Please join Tom Curran as he reflects on the concept of having a personal encounter with Jesus Christ. Tom will explore the way that Scripture and our Catholic Tradition describe meetings with Jesus as specially graced moments. He will show ways that encounters with Jesus Christ are at the heart of conversion, worship and mission.

Tom Curran is Executive Director of, a Catholic ministry dedicated to bringing to life the hidden riches of the faith that have remained buried for many Catholics. The author of several books, Tom is in high demand as a speaker across North America. In the past twenty years, he has given over 1,800 presentations to more than 350,000 people in 35 states and 6 countries. Dr. Curran’s weekday radio program, Sound Insight, is one of the most listened to programs on Sacred Heart Radio, 1050 am Seattle.

Dr. Curran received his PhD in systematic theology from the Catholic University of America in Washington, D.C., a graduate degree in theology from the Gregorian University in Rome, and has an undergraduate degree in philosophy. Tom lives in Federal Way with his wife, Kari, and their nine children.

Thursday, February 20, 2014, at 7:30 PM, UW Newman Center

Keystone of Society: The Family according to Chesterton

Dr. Pia de Solenni
Diotima Consulting

The most important things we can discover are often things we already know. G.K. Chesterton is a voice for the present moment and for the New Evangelization, in the central place he gives to things local and particular and especially the family. What does he remind us about the family as the indispensable cell and building block of any real society? And as the hearth for nurturing mature human beings destined for an eternity that is even bigger than anything “global”? In his autobiography Chesterton recalls how his grandfather (a local “monument and a landmark”) “kept up the ancient Christian tradition of singing at the dinner-table.” Also at the table, we find John Paul II and his Familiaris Consortio (the Community of the Family, 1981), with the invitation that “the future of humanity passes by way of the family.” What more is on Chesterton’s serving tray?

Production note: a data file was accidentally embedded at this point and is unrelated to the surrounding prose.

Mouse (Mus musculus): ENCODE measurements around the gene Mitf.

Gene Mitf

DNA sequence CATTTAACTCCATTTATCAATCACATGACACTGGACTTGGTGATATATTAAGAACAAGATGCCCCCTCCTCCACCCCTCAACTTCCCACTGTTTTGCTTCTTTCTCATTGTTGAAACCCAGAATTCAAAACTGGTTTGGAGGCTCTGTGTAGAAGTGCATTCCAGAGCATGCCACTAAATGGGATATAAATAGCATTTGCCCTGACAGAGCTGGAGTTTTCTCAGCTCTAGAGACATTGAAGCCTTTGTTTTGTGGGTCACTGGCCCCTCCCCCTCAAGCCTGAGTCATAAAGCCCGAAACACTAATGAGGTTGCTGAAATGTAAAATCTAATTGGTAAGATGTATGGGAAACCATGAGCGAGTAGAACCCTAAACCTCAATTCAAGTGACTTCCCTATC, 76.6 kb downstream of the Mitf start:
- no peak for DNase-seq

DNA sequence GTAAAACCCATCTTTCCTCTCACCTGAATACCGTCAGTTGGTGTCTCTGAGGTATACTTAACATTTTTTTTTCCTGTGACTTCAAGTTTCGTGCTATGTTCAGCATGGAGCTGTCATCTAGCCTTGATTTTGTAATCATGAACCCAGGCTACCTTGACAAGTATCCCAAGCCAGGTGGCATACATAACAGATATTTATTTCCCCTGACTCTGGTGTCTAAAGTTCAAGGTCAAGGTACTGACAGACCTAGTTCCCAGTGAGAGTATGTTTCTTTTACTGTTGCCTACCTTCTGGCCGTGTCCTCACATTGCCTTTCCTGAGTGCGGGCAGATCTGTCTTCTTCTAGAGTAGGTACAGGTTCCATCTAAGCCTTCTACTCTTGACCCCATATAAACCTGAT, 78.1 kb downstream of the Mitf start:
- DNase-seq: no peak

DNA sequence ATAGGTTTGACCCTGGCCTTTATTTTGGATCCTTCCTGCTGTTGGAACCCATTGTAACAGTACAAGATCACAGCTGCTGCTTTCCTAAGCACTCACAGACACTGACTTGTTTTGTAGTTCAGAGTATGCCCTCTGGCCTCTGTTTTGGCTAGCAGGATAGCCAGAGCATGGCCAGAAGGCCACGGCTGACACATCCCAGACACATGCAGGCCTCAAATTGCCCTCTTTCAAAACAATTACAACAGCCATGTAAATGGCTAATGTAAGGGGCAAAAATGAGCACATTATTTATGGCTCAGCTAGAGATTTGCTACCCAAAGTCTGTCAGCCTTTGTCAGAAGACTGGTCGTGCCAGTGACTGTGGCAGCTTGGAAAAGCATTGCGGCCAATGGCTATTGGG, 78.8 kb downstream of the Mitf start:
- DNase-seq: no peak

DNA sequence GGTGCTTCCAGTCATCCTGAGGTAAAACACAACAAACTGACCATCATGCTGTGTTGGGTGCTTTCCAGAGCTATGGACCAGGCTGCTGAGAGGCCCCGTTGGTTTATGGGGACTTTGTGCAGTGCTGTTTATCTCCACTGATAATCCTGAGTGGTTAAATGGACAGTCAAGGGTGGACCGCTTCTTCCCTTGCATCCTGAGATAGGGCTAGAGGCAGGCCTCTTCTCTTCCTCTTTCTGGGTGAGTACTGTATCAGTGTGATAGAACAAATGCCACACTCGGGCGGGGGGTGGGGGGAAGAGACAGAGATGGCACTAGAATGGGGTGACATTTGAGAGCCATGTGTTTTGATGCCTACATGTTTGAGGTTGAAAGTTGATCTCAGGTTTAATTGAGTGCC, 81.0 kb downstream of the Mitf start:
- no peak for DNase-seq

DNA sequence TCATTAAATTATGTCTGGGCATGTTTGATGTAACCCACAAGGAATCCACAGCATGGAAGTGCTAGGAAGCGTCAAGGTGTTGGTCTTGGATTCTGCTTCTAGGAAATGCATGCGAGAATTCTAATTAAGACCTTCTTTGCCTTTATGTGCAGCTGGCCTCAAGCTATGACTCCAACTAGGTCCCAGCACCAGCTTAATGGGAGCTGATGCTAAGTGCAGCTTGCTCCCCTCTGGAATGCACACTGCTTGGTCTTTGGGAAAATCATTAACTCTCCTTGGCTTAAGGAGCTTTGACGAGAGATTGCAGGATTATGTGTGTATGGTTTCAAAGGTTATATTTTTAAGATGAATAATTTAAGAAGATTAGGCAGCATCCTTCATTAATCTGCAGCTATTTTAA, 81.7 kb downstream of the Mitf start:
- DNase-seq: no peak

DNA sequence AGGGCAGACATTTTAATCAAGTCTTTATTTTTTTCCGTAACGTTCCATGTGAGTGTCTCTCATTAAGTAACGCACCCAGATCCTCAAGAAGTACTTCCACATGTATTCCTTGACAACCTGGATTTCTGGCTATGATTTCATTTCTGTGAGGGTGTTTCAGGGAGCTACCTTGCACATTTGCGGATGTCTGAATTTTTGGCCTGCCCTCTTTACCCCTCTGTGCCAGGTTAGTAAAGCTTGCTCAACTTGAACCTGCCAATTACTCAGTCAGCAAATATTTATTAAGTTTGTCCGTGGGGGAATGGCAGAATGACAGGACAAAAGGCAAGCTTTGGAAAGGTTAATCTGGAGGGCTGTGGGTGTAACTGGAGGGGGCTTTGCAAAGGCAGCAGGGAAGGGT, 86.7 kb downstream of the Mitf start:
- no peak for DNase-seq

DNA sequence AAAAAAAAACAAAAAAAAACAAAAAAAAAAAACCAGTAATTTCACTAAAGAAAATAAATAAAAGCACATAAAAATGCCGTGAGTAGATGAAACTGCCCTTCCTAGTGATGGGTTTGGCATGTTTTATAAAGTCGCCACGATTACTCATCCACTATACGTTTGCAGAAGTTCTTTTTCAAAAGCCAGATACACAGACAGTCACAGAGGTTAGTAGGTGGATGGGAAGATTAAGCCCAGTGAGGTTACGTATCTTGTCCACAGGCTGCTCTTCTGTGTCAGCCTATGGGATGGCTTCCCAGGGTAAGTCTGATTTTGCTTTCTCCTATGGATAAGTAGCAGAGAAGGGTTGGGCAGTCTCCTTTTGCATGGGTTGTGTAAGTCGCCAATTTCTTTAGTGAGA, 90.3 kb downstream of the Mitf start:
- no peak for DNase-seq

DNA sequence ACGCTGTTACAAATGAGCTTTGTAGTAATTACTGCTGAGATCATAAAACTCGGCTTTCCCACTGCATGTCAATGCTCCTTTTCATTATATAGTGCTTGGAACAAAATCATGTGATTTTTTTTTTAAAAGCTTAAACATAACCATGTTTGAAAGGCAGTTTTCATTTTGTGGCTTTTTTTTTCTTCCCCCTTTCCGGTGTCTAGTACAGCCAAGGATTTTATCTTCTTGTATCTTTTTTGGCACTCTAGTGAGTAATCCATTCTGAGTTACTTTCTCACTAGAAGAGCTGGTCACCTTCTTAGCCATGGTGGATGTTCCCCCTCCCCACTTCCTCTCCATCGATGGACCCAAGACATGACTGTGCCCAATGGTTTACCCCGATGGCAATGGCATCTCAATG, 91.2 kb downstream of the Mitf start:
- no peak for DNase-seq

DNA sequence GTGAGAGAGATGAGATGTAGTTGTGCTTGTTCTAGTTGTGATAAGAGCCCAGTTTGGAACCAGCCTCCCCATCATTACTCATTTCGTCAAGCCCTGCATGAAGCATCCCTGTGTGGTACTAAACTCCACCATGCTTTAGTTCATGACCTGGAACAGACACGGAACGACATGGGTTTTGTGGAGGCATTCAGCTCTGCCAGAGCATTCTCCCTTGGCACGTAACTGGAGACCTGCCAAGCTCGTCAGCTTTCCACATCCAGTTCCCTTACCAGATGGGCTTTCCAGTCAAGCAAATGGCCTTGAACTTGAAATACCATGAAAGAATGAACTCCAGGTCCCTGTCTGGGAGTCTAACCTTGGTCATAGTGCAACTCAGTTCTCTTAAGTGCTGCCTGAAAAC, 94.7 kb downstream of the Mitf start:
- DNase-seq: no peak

Pia de Solenni earned a B.A. in Liberal Arts-Great Books from Thomas Aquinas College, a B.A. in Sacred Theology from the Pontifical University of St. Thomas Aquinas in Rome, a Sacred Theology Licentiate and a Ph.D. in Sacred Theology summa cum laude from the Pontifical University of the Holy Cross in Rome. For her doctoral work, Pope John Paul II personally conferred on Dr. de Solenni the 2001 Award of the Pontifical Academies. As an ethicist and cultural analyst, Dr. de Solenni owns her own consulting firm, Diotima Consulting, and specializes in issues relating to women’s health, life issues, the new feminism, Catholicism, and culture. She has appeared on as several national radio and television talk shows, and her writing has been published in the Wall Street Journal Europe, the Washington Post, National Catholic Reporter, Our Sunday Visitor and National Review Online.

Thursday, April 10, 2014, at 7:30 PM, UW Newman Center

Catholic Education for the 21st Century:
Expanding Access to Build Inclusive Communities of Faith

Dr. Luis Ricardo Fraga
University of Washington